[In a paper lately posted to my blog (“The Futility of Ethical Theory”) I wrote: “Conscience is another name for the moral sense. I prefer ‘moral sense since it is less open to the vagaries of occult interpretations.” It occurred to me to append a note on “conscience”. The following lines are just cursory thoughts that I may develop some other time.]

Conscience or moral sense, like the sense of beauty, is a sensibility that flowers under auspicious circumstances. It is natural in the sense that like a seed it sprouts from within in a favourable environment. Like a seed or young shoot it can be maimed, can be smothered, can be dried up.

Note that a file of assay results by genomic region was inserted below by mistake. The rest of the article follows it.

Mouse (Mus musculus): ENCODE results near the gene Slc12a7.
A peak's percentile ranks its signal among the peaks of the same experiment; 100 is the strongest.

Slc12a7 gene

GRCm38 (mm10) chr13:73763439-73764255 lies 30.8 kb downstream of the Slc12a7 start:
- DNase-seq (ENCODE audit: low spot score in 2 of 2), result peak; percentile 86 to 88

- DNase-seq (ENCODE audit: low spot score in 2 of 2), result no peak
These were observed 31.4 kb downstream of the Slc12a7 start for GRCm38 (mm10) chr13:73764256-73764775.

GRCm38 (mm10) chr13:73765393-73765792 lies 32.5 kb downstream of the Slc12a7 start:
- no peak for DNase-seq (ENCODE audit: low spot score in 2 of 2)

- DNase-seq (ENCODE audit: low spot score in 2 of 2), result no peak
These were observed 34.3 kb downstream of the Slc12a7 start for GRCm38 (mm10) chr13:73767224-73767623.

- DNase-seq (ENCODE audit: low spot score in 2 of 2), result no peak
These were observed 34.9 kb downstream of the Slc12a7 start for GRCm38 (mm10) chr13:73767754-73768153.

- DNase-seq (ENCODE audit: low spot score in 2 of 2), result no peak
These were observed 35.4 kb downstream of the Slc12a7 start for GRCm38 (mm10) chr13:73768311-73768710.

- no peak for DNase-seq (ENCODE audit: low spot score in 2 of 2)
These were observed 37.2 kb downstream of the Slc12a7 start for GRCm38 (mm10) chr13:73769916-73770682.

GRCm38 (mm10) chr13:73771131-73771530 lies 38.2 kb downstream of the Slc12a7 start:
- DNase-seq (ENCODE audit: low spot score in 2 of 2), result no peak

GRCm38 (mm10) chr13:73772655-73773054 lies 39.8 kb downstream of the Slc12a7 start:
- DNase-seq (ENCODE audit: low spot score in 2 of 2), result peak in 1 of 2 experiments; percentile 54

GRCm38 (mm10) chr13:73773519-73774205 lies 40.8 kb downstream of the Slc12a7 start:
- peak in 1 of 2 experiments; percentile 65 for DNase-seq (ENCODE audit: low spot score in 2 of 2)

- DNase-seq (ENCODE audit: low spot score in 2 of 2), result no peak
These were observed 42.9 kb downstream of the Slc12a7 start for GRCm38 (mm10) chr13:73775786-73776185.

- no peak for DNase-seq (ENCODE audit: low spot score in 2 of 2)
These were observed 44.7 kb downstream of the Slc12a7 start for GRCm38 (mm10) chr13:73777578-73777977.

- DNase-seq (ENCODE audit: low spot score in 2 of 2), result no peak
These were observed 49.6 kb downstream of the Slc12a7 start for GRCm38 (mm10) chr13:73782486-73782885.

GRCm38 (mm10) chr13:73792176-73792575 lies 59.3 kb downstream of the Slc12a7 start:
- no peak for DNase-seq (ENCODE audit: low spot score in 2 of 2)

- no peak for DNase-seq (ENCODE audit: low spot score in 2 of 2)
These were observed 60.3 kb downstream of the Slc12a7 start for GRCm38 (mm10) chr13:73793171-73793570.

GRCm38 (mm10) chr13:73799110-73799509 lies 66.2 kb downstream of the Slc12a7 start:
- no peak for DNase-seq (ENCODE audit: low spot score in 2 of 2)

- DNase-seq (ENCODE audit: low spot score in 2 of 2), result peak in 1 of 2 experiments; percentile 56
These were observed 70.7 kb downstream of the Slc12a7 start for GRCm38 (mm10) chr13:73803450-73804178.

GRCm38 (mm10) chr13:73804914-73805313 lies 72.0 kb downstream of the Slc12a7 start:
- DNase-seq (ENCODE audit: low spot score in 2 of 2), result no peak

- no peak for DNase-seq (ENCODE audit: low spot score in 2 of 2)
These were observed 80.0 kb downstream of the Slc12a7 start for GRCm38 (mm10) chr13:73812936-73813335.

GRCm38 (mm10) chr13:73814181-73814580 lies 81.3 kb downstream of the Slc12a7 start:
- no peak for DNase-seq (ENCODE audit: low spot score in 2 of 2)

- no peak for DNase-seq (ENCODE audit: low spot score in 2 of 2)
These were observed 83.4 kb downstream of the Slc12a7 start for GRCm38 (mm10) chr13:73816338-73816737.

Rather than asking whether the moral sense (conscience) is innate or acquired we should ask whether it is intrinsic or extrinsic. I would say that the moral sense flowers from within the person; we may say it is the personality of the person, it is the basic value one identifies oneself with; we may call that one’s integrity. (This usage widens the sense of the term so that ‘integrity’ no longer denotes an absolute moral value. Let us stick to the term personality.) One’s personality would then be what one will fight for and die for. That determines for everyone what is right and what is wrong, for we can define the moral sense as an inner firm conviction that there is right and wrong. One who does not have this inner criterion, inner standard, distinguishing right from wrong has no moral sense, has no ‘personality’ as defined here. Thus I would say that the moral sense unfolds within a person; it is not ‘innate’ but ‘inborn’. Specific rules and regulations are acquired but may be fully assimilated to the personality and would then assume the character of absolute values for the person concerned.